Gary Johnson’s Election Day Goal Is Sort Of Sad
While the majority of our political gaze is fixed on the race between the Democrat presidential candidate Hillary Clinton and the Republican candidate Donald Trump, the Libertarian Party candidate Gary Johnson's Election Day plea is worth tuning into for reasons that extend beyond our current election. It's all too easy to discount the validity of his seemingly sad plea, considering the fact that Johnson wasn't allowed to debate Clinton and Trump during the three 2016 presidential debates leading up to our suspense-filled Election Day. With our heavy two-party system even Johnson doesn't expect to win the election itself, however, his slim-to-none chance of winning presidency hasn't stopped him from campaigning for a different end goal: securing 5 percent of the vote.
At first glance, the concept of winning 5 percent of the national vote may sound insignificant, but if Johnson manages to cross that threshold of support, the Libertarian Party would qualify for Federal Election Commission (FEC) funding in the 2020 election which could ostensibly challenge the two-party system and change the way elections function in the future. With that in mind, Johnson's tenacious commitment to campaign up until Election Day seems slightly less depressing, and instead reflects the long game played by a man who once genuinely asked: "What is Aleppo?"
So given the stakes for third party voters and libertarians in particular, what exactly are the chances of Johnson securing 5 percent of the national vote? In theory, his goal isn't outlandish considering Johnson polled at 7.6 percent in the final IBD/TIPP Election Day Tracking Poll, a polling system that has been considered the most accurate presidential polling system in the last three elections. His national polling average has hovered around the five percent range for weeks, with the latest national poll from FiveThirtyEight placing Johnson at 5 percent of the popular vote, with the possibility of electoral votes at a predicted 0 percent.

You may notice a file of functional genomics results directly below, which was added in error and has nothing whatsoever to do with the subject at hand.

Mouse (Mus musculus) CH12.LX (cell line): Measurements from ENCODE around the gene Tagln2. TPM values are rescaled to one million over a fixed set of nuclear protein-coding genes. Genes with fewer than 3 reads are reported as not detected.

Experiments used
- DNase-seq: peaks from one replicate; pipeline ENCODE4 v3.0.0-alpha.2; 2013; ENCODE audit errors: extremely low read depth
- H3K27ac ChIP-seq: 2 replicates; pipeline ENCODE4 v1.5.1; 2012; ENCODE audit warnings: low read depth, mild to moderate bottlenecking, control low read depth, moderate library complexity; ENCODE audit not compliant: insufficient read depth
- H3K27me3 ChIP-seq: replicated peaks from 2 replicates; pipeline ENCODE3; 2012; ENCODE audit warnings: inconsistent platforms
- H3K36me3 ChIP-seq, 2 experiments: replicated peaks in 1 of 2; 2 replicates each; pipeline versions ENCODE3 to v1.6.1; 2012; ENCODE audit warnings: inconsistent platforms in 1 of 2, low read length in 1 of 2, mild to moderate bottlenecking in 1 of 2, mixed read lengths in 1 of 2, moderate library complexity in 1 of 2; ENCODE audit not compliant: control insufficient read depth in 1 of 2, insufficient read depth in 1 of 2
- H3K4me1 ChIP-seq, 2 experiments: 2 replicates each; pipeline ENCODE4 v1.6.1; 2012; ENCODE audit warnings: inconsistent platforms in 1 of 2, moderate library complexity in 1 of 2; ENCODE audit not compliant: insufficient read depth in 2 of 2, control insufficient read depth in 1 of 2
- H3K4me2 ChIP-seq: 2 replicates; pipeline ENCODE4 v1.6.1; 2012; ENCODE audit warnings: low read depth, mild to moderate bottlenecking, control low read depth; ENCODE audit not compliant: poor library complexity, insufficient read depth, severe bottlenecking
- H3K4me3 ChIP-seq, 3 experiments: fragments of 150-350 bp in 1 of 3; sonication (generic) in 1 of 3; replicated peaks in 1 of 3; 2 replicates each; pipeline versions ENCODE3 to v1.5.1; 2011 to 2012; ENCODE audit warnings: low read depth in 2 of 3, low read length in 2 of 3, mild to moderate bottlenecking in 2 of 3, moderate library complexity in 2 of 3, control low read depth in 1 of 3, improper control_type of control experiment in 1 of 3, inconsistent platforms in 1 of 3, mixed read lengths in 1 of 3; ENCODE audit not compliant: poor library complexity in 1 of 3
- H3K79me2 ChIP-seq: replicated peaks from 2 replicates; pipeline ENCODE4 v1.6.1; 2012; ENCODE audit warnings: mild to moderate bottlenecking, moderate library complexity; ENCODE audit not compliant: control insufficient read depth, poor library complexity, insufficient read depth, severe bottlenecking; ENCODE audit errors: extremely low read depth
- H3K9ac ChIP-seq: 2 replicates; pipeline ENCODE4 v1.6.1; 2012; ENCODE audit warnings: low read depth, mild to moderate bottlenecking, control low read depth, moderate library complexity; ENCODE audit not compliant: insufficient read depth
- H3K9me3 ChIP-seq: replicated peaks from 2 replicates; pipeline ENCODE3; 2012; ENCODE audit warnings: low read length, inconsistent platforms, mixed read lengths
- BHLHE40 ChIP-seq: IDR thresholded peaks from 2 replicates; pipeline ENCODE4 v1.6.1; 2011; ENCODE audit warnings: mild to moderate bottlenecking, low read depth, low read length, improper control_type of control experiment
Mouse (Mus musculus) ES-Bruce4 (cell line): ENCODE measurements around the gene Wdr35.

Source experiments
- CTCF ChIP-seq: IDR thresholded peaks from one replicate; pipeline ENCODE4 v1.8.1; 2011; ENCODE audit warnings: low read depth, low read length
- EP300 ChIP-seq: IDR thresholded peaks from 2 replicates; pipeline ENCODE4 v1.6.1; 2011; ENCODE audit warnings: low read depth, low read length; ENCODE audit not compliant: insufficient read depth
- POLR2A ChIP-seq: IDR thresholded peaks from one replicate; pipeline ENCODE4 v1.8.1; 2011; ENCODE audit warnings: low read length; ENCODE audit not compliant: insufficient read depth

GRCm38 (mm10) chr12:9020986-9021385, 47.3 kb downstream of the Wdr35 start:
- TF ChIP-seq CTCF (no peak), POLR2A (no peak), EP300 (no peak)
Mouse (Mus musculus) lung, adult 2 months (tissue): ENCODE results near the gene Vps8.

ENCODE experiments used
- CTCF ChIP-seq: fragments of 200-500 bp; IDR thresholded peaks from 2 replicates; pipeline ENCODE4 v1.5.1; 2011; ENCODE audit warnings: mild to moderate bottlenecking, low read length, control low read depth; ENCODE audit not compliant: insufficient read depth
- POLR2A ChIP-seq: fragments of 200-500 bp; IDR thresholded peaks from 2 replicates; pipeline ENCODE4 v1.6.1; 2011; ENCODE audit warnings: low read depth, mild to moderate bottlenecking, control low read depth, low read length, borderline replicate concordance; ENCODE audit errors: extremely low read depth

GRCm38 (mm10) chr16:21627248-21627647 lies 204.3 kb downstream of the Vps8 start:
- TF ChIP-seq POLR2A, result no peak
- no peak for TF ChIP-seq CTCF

However, for those placing hope in the correlation between Johnson's polling percentage the amount of popular votes he'll actually receive, it's important to consider that during the 2012 election Johnson polled at 5.1 percent in a CNN poll leading up to Election Day, before receiving 1 million votes which totaled in only 1 percent of the national popular vote. At this point, assuming either the success or failure of Johnson's campaign is a close call. Needless to say, his third party opponent, the Green Party candidate Jill Stein has faced greater difficulty garnering support, with a recent CNN survey placing Stein at 2 percent in the polls. The persistence from both candidates and growing support for Johnson begs the question: will this election be the one that shifts our two-party system? We will find out soon enough.